A humility that is infused with compassion

Even for those who are the most challenging for you to love

A humility that can transform a cold glare into a warm gaze, in just a moment

A humility void of blame-shifting, finger-pointing,

One that resists anonymous whispers behind proud hands

A humility that helps one know his limits

A humility that truly comes to terms with the possibility

That the other person may be right, and I may be wrong

Humility that accepts rejection,

And forgives when the person doesn’t  ask for forgiveness

Or when they don’t even know they have hurt you

Humility that is scarce as the rarest of stones,

And has the power and constancy of a river

A humility that is not afraid to weep

A humility that is quick to repent,

Slow to insist

A humility that’s contagious

That bows down, folds, breaks you,

But only in love and always for another

A humility that truly listens

That studies the other persons words, tone, body language, like a text book

Yearning inside, only to understand

Humility that apologizes

Humility that blesses someone

But never for acknowledgment or enrichment,

A humility that is secretly awesome



I am a troubled man

A man of pride,

Intoxicated on self

In desperate need of a humility like this.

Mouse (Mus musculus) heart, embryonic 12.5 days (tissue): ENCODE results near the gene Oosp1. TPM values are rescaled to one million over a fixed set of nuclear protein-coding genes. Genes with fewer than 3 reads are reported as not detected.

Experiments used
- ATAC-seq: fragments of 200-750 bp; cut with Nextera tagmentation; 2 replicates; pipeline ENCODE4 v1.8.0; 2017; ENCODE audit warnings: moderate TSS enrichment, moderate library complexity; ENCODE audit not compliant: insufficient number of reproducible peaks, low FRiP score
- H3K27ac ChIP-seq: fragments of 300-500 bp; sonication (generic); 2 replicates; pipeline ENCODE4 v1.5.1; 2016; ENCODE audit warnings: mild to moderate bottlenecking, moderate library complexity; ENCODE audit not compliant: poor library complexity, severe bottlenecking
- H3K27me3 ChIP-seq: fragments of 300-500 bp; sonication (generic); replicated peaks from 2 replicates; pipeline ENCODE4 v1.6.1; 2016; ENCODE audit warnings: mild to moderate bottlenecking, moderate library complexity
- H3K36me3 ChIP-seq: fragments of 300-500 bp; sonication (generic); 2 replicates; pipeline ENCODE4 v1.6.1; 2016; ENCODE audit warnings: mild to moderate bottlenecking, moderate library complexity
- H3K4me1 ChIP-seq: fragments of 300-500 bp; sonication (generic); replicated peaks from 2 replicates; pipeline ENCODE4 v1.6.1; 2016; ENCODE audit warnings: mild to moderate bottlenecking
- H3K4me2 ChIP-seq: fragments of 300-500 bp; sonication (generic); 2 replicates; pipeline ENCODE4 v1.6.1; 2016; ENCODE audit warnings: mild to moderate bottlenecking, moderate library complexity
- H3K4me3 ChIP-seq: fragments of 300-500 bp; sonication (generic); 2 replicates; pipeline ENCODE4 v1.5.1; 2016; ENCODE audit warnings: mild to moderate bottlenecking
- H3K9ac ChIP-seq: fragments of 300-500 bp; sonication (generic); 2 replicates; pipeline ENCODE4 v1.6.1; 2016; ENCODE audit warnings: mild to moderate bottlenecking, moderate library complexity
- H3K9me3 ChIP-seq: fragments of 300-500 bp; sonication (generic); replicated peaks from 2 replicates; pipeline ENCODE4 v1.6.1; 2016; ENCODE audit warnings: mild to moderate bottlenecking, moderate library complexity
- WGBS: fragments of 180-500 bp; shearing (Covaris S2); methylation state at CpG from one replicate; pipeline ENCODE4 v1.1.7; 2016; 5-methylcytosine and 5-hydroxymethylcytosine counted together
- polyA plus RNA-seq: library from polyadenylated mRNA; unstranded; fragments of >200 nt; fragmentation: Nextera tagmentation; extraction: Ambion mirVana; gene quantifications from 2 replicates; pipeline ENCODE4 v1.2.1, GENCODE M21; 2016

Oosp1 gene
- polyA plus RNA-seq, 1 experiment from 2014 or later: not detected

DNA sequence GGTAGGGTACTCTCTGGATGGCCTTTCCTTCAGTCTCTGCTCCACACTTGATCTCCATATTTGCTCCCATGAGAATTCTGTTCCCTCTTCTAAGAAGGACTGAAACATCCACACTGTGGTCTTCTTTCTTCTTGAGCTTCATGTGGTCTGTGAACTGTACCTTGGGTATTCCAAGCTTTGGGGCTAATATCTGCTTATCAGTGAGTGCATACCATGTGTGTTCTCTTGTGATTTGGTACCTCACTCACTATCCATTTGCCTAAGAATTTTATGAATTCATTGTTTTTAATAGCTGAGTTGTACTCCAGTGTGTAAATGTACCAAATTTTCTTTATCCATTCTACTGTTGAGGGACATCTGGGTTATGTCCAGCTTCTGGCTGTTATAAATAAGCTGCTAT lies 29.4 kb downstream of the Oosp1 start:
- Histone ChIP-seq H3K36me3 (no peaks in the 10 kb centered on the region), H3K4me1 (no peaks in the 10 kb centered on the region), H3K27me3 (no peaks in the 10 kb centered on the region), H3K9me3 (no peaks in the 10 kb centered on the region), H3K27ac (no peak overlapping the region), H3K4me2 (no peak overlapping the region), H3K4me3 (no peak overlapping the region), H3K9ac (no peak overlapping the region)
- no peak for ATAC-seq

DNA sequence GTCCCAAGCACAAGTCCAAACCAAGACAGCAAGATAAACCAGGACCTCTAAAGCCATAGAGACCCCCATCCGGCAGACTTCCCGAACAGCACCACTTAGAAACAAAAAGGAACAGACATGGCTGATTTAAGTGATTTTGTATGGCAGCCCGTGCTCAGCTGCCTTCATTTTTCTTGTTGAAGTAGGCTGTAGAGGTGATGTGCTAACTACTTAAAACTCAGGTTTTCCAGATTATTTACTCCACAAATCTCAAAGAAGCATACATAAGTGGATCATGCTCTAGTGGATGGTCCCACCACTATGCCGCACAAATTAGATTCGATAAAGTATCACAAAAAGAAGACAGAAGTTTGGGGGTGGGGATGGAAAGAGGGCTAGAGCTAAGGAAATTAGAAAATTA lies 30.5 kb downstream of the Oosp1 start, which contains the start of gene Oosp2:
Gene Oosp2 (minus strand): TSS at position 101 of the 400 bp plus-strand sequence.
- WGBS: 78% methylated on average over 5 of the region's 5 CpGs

God help me

© Jeff Caldwell


Understanding Underdog

The Underdog Lady is an interpretive dancer from New Jersey and mostly performs in local parades and public events. She is most famous for her unfortunate appearance on one of Howard Stern’s “talent shows.” This is one of my first college essays ever. Written in 2008, I was fascinated with the Underdog Lady and felt like she deserved an essay. Check out the trailer for her movie above.

Understanding Underdog

Americans use words all day. We talk constantly and have an opinion on everything. But it seems when we meet the Underdog Lady, we can’t really say much of anything. We can only stare in disbelief, and then look around the room smiling and try to understand what everyone else thinks they want to say. This is because one cannot say, through honest reasoning, there is a single word known that could accurately describe what you see and hear. We have finally run out of words. If the world would try to understand, examine an obvious society vs. underdog lady, and then ask “why,” we may be speechless, but will never be the same with God or humans. But what is “the same?”
She was born in Camden, NJ and developed her passion for stage as early as six. From the beginning she appears to display the most bizarre cross between a gay man screaming to get out and, a woman who talks like a Sunday school teacher bent on crack cocaine. Her face, more so during the time she introduced us to underdog, clearly depicts the impossibility of distinguishing the difference between a man and a woman. She could live a normal life, but for some reason that we will never know, she must be a superstar. She takes form of several characters but is most famous for her blurry impersonation of the cartoon character “underdog.” She was invited to appear on “The Howard Stern Show” as a contestant displaying a talent soon after resurrecting underdog, hoping to clear up the cartoon’s reputation. This is where she met infamy who would remain her most loyal companion. Through blogs, dances, and guest appearances anywhere and everywhere, her child-like innocence brings you into the closest parts of her heart.